Classifieds powered by Gulf News

An artist’s rendering of clichés, by South Korean Jung Lee

South Korean artist Jung Lee’s series of works — “Aporia” and “Day and Night” — delve into the emotions behind phrases oft-used in love and hate

  • I Want To Be Your Love, 2012Image Credit: Supplied
  • Once In a Lifetime, 2011Image Credit: Supplied
  • The End, 2010Image Credit: Supplied
  • Day and Night #2, 2012Image Credit: Supplied
Gulf News

“I dream of you”; “I still remember you”; “How could you do this to me.” These are words we hear all the time. And we hardly ever stop to think about what they really mean. But South Korean artist Jung Lee has spent a lot of time trying to understand the connotations of these common clichés and delving deep into the emotions behind these words.

In her photographic works, she combines neon sculptures of everyday phrases with various outdoor environments to create haunting landscapes that invite viewers to contemplate on human relationships and the sense of isolation that is part of modern urban life.

Lee’s artworks are about longing, loneliness and loss. But they are also about love, beauty and hope. The artist is displaying two separate series of works, titled “Aporia” and “Day and Night”, at her first solo show in Dubai.

“I am interested in the relationship between text and image and the space in between. When I was a student in London, I heard common English phrases such as ‘I love you with all my heart’ , and it made me think about how these words could mean different things to different people. I tried to capture this concept in my work by creating a visual representation of the words and the feelings behind them. I picked phrases that triggered my imagination and I put in a lot of effort in looking for places that resonate with the words and make them come alive,” Lee says.

Although she has chosen simple everyday phrases for her work, Lee did extensive research, speaking to people from all walks of life and reading classical literature to gain a deeper understanding of their meaning. Her “Aporia” series is inspired by French philosopher Roland Barthes’s book, “A Lover’s Discourse”, which is about the delusional, idealistic world of lovers seeking to understand the mysteries of love.

Here, Lee has used clichéd expressions of love and hate such as “I want to be your love”, “Once in a lifetime”, “Why” and “The End” for her neon sculptures. And she has placed them in stark landscapes of snow-covered fields, barren desert and uninhabited areas outside the city. The illuminated words stuck in those bleak surroundings speak about the loneliness of the lover and the sorrow of unrequited love.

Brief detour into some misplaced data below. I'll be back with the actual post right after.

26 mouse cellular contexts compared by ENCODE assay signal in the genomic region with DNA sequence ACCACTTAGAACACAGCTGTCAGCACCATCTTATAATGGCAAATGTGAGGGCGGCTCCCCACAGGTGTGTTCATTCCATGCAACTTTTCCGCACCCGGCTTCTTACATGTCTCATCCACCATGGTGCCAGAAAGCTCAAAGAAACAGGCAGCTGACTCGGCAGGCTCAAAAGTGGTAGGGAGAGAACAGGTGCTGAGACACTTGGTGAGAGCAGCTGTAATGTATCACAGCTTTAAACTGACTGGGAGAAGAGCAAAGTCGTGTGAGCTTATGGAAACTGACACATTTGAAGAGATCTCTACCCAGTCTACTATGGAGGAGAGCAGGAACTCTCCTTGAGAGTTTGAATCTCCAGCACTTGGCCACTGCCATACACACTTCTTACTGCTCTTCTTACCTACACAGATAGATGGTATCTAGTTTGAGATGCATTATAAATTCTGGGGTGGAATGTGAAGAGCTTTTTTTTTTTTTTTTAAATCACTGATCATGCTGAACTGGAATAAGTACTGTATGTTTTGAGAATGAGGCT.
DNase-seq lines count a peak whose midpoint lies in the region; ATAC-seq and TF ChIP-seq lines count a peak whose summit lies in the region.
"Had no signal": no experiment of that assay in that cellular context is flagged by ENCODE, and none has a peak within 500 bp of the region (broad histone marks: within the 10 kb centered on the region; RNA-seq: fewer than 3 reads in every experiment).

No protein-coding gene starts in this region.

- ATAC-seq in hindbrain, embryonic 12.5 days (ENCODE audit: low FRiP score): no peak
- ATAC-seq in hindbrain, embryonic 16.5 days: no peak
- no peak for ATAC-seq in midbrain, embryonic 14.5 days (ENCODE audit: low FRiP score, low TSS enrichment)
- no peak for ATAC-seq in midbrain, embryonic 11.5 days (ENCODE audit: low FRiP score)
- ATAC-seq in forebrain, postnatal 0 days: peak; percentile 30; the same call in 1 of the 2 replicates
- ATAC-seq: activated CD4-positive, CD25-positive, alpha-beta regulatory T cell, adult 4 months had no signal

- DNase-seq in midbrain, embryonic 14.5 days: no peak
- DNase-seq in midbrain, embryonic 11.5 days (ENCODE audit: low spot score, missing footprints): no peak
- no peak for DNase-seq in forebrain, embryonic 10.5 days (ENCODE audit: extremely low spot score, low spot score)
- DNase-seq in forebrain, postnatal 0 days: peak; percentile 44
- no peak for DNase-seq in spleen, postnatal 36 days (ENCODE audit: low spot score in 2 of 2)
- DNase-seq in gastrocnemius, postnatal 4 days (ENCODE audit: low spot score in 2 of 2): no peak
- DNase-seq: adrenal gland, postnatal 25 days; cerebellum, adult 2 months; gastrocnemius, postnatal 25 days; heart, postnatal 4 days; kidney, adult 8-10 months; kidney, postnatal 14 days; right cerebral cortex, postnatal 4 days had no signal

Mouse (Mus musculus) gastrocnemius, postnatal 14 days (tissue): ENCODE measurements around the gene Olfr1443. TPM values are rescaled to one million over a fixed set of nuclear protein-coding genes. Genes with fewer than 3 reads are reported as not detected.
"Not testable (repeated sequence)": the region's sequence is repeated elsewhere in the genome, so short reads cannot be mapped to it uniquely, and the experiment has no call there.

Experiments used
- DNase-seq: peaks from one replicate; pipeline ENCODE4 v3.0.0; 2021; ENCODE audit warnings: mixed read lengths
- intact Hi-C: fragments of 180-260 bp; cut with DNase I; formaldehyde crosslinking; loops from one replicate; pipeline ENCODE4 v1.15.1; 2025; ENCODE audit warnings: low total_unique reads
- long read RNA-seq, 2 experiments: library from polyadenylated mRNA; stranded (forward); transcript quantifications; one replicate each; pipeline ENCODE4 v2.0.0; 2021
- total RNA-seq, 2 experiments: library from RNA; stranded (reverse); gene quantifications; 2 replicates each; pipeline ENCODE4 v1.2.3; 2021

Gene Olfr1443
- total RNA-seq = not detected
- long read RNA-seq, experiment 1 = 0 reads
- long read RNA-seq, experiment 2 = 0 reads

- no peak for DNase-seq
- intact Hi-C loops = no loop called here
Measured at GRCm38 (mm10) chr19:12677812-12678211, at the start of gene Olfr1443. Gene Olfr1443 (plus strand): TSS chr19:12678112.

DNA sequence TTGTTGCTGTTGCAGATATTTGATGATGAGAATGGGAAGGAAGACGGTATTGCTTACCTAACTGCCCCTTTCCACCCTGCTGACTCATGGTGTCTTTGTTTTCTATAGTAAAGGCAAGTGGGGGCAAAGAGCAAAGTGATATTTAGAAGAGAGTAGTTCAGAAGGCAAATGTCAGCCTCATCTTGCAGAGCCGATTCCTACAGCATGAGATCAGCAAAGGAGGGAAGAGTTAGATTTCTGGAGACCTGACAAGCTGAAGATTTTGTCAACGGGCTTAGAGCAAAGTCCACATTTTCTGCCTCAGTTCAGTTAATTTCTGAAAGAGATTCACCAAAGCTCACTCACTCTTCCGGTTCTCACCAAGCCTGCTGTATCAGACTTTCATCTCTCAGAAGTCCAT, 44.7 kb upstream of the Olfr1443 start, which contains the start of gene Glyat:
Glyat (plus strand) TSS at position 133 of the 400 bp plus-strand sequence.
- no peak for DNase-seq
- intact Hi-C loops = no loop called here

Resembling the cold neon lights of the city, the empty phrases in empty places draw attention to the emptiness in modern urban life. But the serene pictures also speak about how beautiful love and life are.

“Aporia is a Greek word that means ‘coming to a dead end’. Barthes says that when you are in love your mind is full of endless questions and unrealistic expectations about yourself, your lover and the idea of love. These result in lies and conflicts that lead to a dead end in the relationship. He describes love as a living thing that is wondering, shouting and constantly changing.

“The book helped me to understand the deeper nature of love and to visualise the neon lights as city people. I started this series with the word ‘Why’ and I want to convey the feeling of being isolated and distant, wanting to forget and reaching a dead end. But I also leave this open space beyond, which could be a door to something new,” Lee says.

Her “Day and Night” series is inspired by Dante’s “Divine Comedy”. Here a cluster of words such as “love”, “god”, “death” and “forever” are seen floating in the sea or arranged in a heap. The neon words are sharply visible against a totally dark background. “Dante believed that true faith and love lead to paradise. I am drawn to Dante’s search for true light, but I wanted to interpret it in my own way,” Lee says.

“My work is about endless questions, human desires, dreams and relationships; it is about loneliness and the desire not to be lonely. I have chosen words that everybody can connect with. They mean different things to different people depending on their personal experiences and the meaning could change with changing times and circumstances. I want to convey this dynamism by making the words look like they are alive and travelling and interacting with the surroundings. I want viewers to engage with these words and landscapes and to use their imagination to construct their own stories,” she adds.

The show will run at Green Art gallery until October 23.

Jyoti Kalsi is an arts enthusiast based in Dubai.

 

Fact Box

Total Arts at the Courtyard is hosting a group exhibition by leading Iranian artists Mehdi Ahmadi, Zubin Amiri, Shaqayeq Arabi, Fereydoun Ave, Priya Assal Gheysari, Aharon Gluska and Mamali Shafahi. The show titled “On the Brink of Change” features paintings, drawings, photographic works, installations and objects, bringing together the diverse personal narratives of the artists.

The artworks on display range from Ahmadi’s contemporary interpretations of history and mythology, to Amiri’s abstracted forms and materials inspired by his work as an architect. While Arabi transforms everyday objects and her own earlier paintings into interesting new artworks, Gluska creates landscapes and seascapes charged with emotion. Gheysari is interested in examining issues of gender and religion from the perspective of an Iranian who has returned to her country and Shafahi comments on socio-political issues through the powerful symbolism of a map of Iran.

The show will run until October 28.

Loading...